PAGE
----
Anyone who has read any two given posts on this blog knows I love horror. They also know I’m ridiculously forgiving of horror films with problematic plots. Thus it comes as no surprise that I’m recommending Andrés Muschietti’s Mama, a feature length adaptation of his 2008 short film of the same name.
At the height of the US economic recession in 2008, distraught and mentally unbalanced financier Jeffrey (Nikolaj Coster-Waldau) kills his business partners and his estranged wife and abducts his young girls Victoria and Lilly from their home. After accidentally driving off the road due to snowy weather, he takes his daughters to an abandoned cabin, where he intends to murder them before doing away with himself. Before he can go through with the terrible act, however, he is subdued and killed by a shadowy, floating figure, which later provides the now-orphaned girls with wild cherries.
Five years later, trackers hired by Jeffrey’s twin brother Lucas (also Coster-Waldau) stumble across the cabin and discover Victoria and Lilly inside. The girls, now emaciated and feral, are put under the supervision of child psychiatrist Gerald Dreyfuss (Daniel Kash), who theorizes that the older Victoria slipped into the dissociative protective state of “Mama” as a means of coping with having to take care of herself and Lilly. Contrary evidence, such as a twisted and spindly figure depicted in drawings on the cabin’s walls, seem to poke holes in his idea.
The girls are taken in by Lucas, a graphic designer, and his wife Annabel (Jessica Chastain), a punk rock bassist, the latter of whom has no intention of ever having children and who very reluctantly supports her husband’s bid for guardianship. With the couple barely able to pay for their own apartment, Dr. Dreyfuss puts them up in a suburban home usually reserved for case studies. Adjustment is difficult, as expected, with the girls remaining asocial and borderline mute, but most disturbing are their secret and increasingly frequent encounters with an immaterial intruder. It becomes clear that something has followed the girls back from the cabin, and is as protective as any parent.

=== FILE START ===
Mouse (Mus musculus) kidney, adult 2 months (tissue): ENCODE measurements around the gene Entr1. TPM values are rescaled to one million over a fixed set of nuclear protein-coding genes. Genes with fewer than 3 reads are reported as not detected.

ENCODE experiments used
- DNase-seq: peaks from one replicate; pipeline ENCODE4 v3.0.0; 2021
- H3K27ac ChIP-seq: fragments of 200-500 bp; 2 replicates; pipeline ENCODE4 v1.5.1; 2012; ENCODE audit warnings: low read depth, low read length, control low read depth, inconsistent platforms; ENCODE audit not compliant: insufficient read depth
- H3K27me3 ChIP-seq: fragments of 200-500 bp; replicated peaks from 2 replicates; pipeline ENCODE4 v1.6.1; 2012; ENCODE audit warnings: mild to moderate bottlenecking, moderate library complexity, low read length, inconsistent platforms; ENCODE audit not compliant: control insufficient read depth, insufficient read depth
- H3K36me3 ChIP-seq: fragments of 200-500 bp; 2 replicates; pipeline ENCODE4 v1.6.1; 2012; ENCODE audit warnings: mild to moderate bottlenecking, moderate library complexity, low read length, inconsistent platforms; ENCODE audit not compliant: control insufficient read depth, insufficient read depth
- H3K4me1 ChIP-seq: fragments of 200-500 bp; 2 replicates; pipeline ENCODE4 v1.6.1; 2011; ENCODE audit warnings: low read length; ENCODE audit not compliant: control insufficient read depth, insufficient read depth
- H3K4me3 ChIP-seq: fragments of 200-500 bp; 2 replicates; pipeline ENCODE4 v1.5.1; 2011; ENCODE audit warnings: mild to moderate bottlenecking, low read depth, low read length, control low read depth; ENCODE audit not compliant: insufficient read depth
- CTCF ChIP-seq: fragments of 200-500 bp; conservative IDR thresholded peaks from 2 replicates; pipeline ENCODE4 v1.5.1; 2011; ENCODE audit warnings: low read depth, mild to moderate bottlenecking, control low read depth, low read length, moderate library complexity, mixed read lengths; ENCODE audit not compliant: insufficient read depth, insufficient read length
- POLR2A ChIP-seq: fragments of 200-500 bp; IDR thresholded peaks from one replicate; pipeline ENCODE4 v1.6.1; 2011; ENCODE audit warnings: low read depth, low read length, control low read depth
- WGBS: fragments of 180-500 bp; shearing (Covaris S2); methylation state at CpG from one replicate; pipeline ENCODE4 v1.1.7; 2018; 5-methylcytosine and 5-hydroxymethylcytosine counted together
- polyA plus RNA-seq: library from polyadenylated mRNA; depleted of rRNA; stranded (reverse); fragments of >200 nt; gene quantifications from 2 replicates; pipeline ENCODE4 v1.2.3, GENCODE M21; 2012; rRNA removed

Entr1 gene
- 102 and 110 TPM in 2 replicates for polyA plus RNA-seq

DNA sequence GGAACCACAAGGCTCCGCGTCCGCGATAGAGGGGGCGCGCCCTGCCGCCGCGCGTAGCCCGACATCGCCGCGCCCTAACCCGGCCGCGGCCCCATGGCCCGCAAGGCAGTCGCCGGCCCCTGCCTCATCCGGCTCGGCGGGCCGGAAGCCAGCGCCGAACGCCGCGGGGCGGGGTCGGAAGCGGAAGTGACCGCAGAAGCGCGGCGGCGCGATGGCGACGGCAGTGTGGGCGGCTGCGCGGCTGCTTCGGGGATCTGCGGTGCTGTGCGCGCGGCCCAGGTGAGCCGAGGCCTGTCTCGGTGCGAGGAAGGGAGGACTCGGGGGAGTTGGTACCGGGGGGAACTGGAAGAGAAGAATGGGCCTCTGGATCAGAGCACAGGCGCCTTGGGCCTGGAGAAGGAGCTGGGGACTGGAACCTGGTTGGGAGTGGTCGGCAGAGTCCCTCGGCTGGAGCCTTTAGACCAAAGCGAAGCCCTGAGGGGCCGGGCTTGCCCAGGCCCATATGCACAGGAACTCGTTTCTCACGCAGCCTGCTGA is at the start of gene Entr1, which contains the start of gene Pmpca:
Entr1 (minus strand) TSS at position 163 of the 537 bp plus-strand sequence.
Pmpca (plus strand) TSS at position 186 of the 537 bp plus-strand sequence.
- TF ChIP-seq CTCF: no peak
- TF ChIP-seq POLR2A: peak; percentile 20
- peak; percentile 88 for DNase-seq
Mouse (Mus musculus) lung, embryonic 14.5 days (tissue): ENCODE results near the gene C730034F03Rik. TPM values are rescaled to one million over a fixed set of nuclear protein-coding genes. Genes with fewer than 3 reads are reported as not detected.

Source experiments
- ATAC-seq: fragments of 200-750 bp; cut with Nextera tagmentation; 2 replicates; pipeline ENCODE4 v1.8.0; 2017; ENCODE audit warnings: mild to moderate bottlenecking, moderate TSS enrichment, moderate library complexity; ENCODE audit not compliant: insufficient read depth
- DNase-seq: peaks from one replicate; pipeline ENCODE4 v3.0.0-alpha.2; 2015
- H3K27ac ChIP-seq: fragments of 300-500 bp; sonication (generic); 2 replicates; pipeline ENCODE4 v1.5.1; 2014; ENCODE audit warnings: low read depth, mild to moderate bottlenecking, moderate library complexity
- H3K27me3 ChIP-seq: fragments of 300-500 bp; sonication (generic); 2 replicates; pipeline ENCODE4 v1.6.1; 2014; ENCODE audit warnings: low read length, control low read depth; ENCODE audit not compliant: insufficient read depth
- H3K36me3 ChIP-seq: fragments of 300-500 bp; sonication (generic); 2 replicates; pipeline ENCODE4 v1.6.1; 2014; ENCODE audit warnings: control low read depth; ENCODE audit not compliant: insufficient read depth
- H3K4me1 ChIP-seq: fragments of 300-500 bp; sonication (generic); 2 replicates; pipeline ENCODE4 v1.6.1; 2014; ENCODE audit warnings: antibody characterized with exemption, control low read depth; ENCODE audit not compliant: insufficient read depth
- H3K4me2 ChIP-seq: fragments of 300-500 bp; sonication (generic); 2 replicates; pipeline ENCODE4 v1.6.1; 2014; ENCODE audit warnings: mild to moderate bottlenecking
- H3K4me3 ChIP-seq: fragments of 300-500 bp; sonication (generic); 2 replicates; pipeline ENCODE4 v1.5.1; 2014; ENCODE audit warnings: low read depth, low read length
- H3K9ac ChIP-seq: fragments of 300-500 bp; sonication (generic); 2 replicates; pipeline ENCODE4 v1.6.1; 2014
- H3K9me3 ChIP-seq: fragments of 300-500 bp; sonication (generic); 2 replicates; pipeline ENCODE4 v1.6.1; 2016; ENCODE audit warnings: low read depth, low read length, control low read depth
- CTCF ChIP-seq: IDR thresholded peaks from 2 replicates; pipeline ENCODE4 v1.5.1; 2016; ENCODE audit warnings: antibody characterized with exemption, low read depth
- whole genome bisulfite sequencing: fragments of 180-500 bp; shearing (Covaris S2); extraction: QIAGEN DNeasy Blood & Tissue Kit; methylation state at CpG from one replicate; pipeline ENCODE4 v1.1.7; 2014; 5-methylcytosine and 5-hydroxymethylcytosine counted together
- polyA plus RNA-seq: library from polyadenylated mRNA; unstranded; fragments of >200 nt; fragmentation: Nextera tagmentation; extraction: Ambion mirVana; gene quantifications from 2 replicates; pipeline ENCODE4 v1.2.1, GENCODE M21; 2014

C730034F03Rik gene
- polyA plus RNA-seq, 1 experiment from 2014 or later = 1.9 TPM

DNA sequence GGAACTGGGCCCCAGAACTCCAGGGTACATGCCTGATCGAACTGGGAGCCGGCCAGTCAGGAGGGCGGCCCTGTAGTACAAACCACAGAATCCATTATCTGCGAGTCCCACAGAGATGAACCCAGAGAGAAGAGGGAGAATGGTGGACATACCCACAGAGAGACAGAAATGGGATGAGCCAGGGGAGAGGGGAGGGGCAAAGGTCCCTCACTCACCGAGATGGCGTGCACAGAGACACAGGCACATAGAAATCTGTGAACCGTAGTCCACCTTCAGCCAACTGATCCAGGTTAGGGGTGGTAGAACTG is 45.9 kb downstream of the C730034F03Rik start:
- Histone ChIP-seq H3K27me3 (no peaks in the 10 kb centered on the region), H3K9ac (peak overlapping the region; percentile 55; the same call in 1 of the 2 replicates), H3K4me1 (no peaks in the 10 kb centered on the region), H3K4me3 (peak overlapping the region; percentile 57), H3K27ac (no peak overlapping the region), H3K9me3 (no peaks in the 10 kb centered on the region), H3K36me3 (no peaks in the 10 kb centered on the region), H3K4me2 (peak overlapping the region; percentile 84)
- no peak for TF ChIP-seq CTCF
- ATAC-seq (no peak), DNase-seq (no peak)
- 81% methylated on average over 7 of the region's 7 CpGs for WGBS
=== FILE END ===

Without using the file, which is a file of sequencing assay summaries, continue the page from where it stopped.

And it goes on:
As a horror director, Muschietti is smart, avoiding annoying jump scares almost entirely, preferring to let horror build through long takes and almost subliminal background glimpses. Writing, however, may not be his greatest strength. While the film’s dialogue and themes are strong, it relies too heavily on coincidence (characters meeting up in the middle of nowhere with hardly any arrangement) and contrivance (no less than two characters venturing into the deep woods at night). These issues were overt enough that another script revision could have caught them easily.
But all the myriad coincidences and contrivances that mar the script can’t keep down the sheer excellence of Mama’s performances. Key among them is Chastain, who took off in 2011 with critically acclaimed leading roles in The Tree of Life and Take Shelter and here plays against type as the irreverent and impatient Annabel. Coster-Waldau is also solid in his dual roles as Jeffrey and Lucas. The standouts, however, are Megan Charpentier and Isabelle Nélisse as Victoria and Lilly, respectively, with the former evocatively torn between her attachment to Mama and her desire for a new life—not bad for a little kid.
And I couldn’t finish this without lending a hand to the production design. I wrote about my love for woodland horror last year and Mama hits all the right notes, right down to the abandoned cabin. And while I’m averse to the use of CG in the horror genre, Mama herself is a genuinely scary creation, with a combination of movement and posture unlike anything I’ve seen in a recent horror film.
So perhaps I’m being too forgiving, but Mama’s pros definitely outweigh its cons.